Master of Science (MS)
First Advisor's Name
First Advisor's Committee Title
Second Advisor's Name
Third Advisor's Name
Michael R. Markham
Fourth Advisor's Name
Date of Defense
When infants confront darkness, a context many consider to be aversive and to elicit fear responses, their protests are often taken to denote fear of the dark. A functional analysis using the operant-learning paradigm was conducted of the role of contingent versus noncontingent maternal attention on protests when confronting darkness, in each of 10 human infants. In the laboratory, each mother served as interactor, her behaviors prompted by the experimenter. Identified were the controlling antecedents and consequences that shape and maintain infants' protests in darkness, and under an illuminated control condition. For every one of the 10 single-within subject designs, both in darkness and in the illuminated control context, the findings were that fear-denoting infant protests increased systematically under contingent maternal attention, and decreased systematically or did not change under attention contingent on alternative-to-protest responses. These findings broaden an understanding of the role maternal attention can play in infant learning and, particularly, in shaping fear-denoting protests in their infants confronting darkness (as well as illuminated settings) and, by implication, behaviors denoting others fears as well.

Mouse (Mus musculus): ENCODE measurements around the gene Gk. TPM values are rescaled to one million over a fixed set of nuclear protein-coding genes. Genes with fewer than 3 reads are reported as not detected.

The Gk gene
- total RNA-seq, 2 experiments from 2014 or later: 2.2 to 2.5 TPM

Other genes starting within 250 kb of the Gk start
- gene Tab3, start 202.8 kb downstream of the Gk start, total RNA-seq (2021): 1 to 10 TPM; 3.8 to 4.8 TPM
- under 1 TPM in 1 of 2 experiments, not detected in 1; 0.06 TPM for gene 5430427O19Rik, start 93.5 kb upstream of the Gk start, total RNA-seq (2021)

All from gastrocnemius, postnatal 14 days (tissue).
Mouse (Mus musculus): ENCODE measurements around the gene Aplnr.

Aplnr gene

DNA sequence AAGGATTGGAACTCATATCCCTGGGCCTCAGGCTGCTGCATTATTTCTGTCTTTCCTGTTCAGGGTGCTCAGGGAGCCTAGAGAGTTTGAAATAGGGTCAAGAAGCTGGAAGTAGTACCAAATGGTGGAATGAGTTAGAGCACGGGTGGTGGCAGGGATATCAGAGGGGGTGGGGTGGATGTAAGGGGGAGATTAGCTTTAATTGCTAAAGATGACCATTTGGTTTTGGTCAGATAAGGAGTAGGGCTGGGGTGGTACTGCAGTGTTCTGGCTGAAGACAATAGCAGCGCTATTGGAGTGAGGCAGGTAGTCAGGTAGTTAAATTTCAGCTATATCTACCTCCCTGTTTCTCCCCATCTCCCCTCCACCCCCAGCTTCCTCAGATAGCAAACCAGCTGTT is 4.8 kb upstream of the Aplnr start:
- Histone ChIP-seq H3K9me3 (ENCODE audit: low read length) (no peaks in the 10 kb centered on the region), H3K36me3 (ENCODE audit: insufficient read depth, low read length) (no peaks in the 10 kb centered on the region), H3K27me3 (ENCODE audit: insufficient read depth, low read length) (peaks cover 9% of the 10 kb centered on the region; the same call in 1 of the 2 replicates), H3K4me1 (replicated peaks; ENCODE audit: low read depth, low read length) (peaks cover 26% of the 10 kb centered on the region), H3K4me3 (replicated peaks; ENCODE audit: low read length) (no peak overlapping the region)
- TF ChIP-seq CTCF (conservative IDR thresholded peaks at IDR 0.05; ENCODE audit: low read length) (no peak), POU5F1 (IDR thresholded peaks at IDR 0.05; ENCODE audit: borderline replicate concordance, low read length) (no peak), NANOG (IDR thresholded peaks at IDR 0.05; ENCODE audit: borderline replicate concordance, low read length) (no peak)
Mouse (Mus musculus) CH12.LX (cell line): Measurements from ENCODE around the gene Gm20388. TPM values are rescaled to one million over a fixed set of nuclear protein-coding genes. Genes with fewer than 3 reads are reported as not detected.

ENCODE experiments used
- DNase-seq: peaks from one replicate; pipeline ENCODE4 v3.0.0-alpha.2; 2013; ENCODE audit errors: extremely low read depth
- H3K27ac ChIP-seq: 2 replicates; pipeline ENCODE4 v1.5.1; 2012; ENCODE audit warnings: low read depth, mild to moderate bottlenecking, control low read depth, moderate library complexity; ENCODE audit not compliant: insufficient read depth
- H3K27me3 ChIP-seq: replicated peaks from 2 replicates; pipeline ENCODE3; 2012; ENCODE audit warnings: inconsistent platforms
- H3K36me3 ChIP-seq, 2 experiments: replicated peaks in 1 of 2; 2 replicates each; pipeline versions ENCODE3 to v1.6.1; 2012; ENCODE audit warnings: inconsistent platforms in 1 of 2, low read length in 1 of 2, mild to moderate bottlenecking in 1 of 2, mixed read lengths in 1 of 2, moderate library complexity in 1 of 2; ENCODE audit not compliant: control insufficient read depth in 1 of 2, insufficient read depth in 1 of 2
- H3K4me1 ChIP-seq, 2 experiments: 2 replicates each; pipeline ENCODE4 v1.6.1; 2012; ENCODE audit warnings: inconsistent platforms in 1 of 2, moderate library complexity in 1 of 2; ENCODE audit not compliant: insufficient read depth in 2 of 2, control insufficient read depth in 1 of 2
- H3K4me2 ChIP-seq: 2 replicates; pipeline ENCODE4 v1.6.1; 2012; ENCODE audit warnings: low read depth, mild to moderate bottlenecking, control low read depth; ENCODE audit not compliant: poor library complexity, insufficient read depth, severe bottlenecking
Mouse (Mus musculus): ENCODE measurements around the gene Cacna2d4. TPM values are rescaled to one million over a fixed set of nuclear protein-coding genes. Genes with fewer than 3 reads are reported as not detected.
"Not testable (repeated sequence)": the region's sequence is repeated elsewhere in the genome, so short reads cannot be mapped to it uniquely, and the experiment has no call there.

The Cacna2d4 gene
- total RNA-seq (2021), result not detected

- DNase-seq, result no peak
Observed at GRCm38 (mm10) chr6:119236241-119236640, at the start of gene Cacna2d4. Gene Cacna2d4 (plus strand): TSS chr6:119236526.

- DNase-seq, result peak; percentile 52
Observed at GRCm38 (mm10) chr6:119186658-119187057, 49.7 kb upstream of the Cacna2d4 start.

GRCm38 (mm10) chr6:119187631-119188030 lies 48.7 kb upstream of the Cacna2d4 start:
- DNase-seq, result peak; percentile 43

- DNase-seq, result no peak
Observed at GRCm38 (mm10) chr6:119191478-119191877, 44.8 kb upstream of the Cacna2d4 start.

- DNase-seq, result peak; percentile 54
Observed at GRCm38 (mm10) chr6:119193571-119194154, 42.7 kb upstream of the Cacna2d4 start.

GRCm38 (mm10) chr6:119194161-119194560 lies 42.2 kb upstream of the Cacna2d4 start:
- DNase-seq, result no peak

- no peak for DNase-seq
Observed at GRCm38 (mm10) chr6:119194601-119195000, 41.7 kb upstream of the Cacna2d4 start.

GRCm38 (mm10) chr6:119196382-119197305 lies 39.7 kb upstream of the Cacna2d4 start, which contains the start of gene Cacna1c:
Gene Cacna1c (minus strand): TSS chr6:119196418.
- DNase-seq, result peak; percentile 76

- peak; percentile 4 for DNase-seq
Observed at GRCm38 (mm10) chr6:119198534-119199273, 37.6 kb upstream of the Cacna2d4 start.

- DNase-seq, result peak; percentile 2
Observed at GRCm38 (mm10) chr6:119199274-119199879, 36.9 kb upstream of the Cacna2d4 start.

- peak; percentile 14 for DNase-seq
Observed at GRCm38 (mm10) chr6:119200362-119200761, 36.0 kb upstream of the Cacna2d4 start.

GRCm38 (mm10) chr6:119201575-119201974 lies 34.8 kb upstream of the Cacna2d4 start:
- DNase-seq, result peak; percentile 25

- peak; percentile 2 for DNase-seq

Sanchez, Aida Isabel, "Contingent maternal attention as determinant of infant's protest responses in dark and light contexts" (1997). FIU Electronic Theses and Dissertations. 4452.
In Copyright. URI: http://rightsstatements.org/vocab/InC/1.0/
This Item is protected by copyright and/or related rights. You are free to use this Item in any way that is permitted by the copyright and related rights legislation that applies to your use. For other uses you need to obtain permission from the rights-holder(s).